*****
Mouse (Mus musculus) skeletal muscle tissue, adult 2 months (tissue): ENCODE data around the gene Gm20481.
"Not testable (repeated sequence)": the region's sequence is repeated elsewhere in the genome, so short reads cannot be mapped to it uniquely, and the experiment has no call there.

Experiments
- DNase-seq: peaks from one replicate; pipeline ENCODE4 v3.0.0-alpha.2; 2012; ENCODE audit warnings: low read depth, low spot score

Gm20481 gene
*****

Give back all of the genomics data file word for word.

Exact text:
Mouse (Mus musculus) skeletal muscle tissue, adult 2 months (tissue): ENCODE data around the gene Gm20481.
"Not testable (repeated sequence)": the region's sequence is repeated elsewhere in the genome, so short reads cannot be mapped to it uniquely, and the experiment has no call there.

Experiments
- DNase-seq: peaks from one replicate; pipeline ENCODE4 v3.0.0-alpha.2; 2012; ENCODE audit warnings: low read depth, low spot score

Gm20481 gene